The Living: II
If you missed part I, find it here.
The tiniest flow of air brushed by, but now in the opposite direction. She was coming back.
I hissed at my brother and shoved him around the tire. “Under the truck. Go.”
We clambered along on our stomachs and I struck my head on the metal underbelly several times, barely small enough to squeeze under. My scrawny little brother snaked along with ease. I yanked us to a stop before we emerged from the opposite side. The curb rose before us, leaving a sliver for an exit. Through the crack I could glimpse the liberation of our homey alley only feet ahead. My stomach lurched. We hit our dead end moments from safety.
The truck above us shielded the wind, but I no longer needed its indications. The hovering coils that were once feet loomed next to the truck, visible even from our vantage point.
“Hello?” she crooned once more. “Where are you, my friends? I hear you.”
I rammed my lips into Jackson’s ear, “Can you fit?”
When he cocked his head at me, I pointed at the small restricted opening between the curb and the underside of the truck. His eyes widened in horror and he incessantly shook his head. I managed a calming smile and nodded in encouragement.
He trembled and a tear finally fell from his eye. But once he rubbed his soaked cheek on his sleeve, he began to scale the mountainous curb. My jaw clenched with every scratch that sounded from his climb, but the spirit nearby kept pacing about. A breath of relief burst from me as he thrust his head and shoulders through the gap, most likely the widest parts of his body. I pushed against his dangling heels to help him the rest of the way through. He stumbled onto the sidewalk and bolted across, into the dark. He would stay out of sight, without a sound. He would keep himself safe.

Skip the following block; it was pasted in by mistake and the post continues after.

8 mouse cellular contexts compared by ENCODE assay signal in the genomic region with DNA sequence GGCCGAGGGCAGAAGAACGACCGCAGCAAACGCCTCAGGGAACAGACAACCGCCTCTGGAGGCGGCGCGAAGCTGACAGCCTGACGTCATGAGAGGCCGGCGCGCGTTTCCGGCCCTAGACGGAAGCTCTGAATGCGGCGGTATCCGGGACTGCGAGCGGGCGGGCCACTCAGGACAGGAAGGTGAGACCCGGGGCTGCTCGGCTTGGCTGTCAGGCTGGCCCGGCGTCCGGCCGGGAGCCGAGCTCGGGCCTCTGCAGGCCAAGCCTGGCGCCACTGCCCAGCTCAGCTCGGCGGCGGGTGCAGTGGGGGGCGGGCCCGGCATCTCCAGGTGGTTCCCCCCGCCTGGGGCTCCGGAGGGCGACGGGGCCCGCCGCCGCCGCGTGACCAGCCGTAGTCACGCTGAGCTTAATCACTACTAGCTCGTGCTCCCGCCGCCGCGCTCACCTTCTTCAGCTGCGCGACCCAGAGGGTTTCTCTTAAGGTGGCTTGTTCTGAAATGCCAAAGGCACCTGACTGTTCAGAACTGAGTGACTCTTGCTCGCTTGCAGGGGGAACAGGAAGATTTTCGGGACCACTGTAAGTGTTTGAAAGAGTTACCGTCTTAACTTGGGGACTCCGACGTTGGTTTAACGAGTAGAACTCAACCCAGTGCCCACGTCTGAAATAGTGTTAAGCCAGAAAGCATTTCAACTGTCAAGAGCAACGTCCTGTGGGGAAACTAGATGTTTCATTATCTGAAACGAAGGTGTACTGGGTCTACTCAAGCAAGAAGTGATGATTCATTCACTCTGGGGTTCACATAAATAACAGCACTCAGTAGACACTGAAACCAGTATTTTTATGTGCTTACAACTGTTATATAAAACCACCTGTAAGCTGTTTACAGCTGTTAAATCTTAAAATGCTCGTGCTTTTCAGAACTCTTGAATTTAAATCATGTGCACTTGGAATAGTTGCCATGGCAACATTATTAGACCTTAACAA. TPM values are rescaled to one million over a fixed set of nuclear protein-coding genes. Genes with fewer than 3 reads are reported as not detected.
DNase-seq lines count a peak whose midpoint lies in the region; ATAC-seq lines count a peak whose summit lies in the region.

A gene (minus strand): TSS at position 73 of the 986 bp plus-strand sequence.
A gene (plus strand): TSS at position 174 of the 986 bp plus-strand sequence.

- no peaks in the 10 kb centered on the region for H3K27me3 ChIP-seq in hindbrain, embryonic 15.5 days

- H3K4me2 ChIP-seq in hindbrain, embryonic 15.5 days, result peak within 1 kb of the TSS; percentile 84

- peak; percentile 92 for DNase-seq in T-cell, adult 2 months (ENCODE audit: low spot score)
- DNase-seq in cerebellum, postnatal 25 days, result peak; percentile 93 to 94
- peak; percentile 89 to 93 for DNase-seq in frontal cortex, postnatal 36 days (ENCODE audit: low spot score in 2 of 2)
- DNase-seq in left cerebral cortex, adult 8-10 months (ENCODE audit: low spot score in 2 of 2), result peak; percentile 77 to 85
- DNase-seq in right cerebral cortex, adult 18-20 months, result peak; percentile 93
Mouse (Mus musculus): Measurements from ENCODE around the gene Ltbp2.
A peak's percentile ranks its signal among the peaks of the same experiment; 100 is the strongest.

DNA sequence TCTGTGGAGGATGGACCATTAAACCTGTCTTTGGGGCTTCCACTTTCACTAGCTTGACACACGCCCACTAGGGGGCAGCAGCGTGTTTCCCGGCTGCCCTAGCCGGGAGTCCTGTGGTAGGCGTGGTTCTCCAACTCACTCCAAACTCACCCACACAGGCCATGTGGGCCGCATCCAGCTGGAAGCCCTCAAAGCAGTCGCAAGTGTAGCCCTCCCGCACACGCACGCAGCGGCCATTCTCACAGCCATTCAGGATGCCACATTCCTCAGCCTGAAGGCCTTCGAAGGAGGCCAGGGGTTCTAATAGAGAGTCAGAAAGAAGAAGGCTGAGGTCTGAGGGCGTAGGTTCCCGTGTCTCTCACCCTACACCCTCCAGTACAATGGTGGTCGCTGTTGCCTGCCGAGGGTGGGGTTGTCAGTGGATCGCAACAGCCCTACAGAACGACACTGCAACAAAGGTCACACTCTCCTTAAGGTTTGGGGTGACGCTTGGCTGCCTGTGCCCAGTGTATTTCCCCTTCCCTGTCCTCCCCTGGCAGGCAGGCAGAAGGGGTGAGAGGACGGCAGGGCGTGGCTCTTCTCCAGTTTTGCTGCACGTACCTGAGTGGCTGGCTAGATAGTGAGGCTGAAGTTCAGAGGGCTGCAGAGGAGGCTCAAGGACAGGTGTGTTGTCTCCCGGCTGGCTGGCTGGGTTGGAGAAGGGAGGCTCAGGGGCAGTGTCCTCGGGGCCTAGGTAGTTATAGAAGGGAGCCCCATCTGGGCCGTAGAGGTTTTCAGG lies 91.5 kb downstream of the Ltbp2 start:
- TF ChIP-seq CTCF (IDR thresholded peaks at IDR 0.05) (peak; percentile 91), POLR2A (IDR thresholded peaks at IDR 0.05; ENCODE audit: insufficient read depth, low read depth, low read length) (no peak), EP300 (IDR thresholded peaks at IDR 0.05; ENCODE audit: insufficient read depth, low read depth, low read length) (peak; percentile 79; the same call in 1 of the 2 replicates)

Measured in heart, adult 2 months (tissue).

“Friend?” the woman droned, our shenanigans teasing at her distorted ears.
My muscles ached from stillness as she paused beside the truck, her spectral contours wafting to a fro. She would peek underneath any second. Those empty eyes would lower to the ground and devour my soul. My own eyes squeezed shut at the thought.
A creak overhead grabbed my attention and I risked a glimpse. She hadn’t stooped her untethered form to gawk at me, but instead the truck tilted away from her and the side I hid beneath threatened the crush me flat. The piping and framework pressed in between my shoulder blades and attempted to grind me into the ground.
With my lungs moments from giving up, a startled yelp burst from my lips and I shimmied with all my might across the pavement and out from under my entrapment. Stumbling upright with heavy, stabbing gasps, I braced myself against the closest car and clasped my hands into fists to keep from shaking.
The woman balanced the entire mass of the truck on the palm of her deformed, transparent hand, no exertion plaguing her. Her outline wavered because of the misty, inexact solidity of her body, and yet I could tell her true essence stood stock still, zoned in on the curiosity that was me. The black voids of her eye sockets seemed a gateway to hell, demons on the other side clawing and gnashing their teeth in anticipation of the snack soon to come. I shrank from the prospect and prayed for a miracle.
Despite the devilish glare, she showed no intent of pursuing me. I questioned why she hadn’t taken me already. A slash of her ferocious, shadowy talons and I would be joining her in the spirit world.
As I watched, gradually, a gaping hole bloomed below her absent eyes, a new doorway to oblivion. I backpedaled from the bizarre phenomenon, staggering onto the sidewalk to distance myself. The cavity widened until it could stretch no more and a new calm fell over us.
The serenity only lasted a few seconds, and then an inhuman, rasping screech echoed across the facades of the vacant buildings. An array of pitches somehow emanated from a single being and each octave pierced worse than the preceding, a pipe organ with every key played at once. I clamped over my ears and doubled over from the agony of that shriek.
Out of sight, not a sound. That was the rule. But now I roamed with no cover. And the woman’s deafening scream was certainly considered a sound.
When I recuperated enough to erect myself fully, I hurtled down the sidewalk with clumsy balance, my eardrums off kilter. The saving grace alley disappeared further and further behind me, but I couldn’t risk leading the trouble back to my brother. He would have to fend for himself until I could escape. If I could escape.